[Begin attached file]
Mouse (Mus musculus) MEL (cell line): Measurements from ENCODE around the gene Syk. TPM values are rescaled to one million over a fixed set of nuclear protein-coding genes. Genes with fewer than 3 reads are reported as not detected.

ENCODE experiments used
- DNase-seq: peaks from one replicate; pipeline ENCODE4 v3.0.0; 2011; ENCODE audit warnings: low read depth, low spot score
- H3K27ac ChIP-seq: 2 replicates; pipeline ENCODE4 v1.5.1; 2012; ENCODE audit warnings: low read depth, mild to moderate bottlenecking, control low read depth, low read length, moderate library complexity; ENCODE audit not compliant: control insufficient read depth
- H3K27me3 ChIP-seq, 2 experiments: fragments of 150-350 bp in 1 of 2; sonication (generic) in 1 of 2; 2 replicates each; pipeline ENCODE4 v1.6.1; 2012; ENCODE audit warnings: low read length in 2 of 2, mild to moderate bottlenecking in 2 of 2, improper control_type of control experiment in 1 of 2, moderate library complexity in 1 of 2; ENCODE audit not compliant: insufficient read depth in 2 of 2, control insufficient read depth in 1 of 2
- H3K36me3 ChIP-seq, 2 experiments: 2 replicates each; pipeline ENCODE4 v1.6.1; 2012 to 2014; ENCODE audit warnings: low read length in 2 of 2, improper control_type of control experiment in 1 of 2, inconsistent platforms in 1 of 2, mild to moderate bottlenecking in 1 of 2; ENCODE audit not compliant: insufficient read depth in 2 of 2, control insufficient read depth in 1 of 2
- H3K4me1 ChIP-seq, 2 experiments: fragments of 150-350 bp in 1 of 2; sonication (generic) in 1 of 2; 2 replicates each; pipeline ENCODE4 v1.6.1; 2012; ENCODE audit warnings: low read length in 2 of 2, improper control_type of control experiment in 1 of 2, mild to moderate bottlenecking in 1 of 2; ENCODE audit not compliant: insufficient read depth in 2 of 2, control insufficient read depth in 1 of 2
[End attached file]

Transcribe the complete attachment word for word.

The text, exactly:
Mouse (Mus musculus) MEL (cell line): Measurements from ENCODE around the gene Syk. TPM values are rescaled to one million over a fixed set of nuclear protein-coding genes. Genes with fewer than 3 reads are reported as not detected.

ENCODE experiments used
- DNase-seq: peaks from one replicate; pipeline ENCODE4 v3.0.0; 2011; ENCODE audit warnings: low read depth, low spot score
- H3K27ac ChIP-seq: 2 replicates; pipeline ENCODE4 v1.5.1; 2012; ENCODE audit warnings: low read depth, mild to moderate bottlenecking, control low read depth, low read length, moderate library complexity; ENCODE audit not compliant: control insufficient read depth
- H3K27me3 ChIP-seq, 2 experiments: fragments of 150-350 bp in 1 of 2; sonication (generic) in 1 of 2; 2 replicates each; pipeline ENCODE4 v1.6.1; 2012; ENCODE audit warnings: low read length in 2 of 2, mild to moderate bottlenecking in 2 of 2, improper control_type of control experiment in 1 of 2, moderate library complexity in 1 of 2; ENCODE audit not compliant: insufficient read depth in 2 of 2, control insufficient read depth in 1 of 2
- H3K36me3 ChIP-seq, 2 experiments: 2 replicates each; pipeline ENCODE4 v1.6.1; 2012 to 2014; ENCODE audit warnings: low read length in 2 of 2, improper control_type of control experiment in 1 of 2, inconsistent platforms in 1 of 2, mild to moderate bottlenecking in 1 of 2; ENCODE audit not compliant: insufficient read depth in 2 of 2, control insufficient read depth in 1 of 2
- H3K4me1 ChIP-seq, 2 experiments: fragments of 150-350 bp in 1 of 2; sonication (generic) in 1 of 2; 2 replicates each; pipeline ENCODE4 v1.6.1; 2012; ENCODE audit warnings: low read length in 2 of 2, improper control_type of control experiment in 1 of 2, mild to moderate bottlenecking in 1 of 2; ENCODE audit not compliant: insufficient read depth in 2 of 2, control insufficient read depth in 1 of 2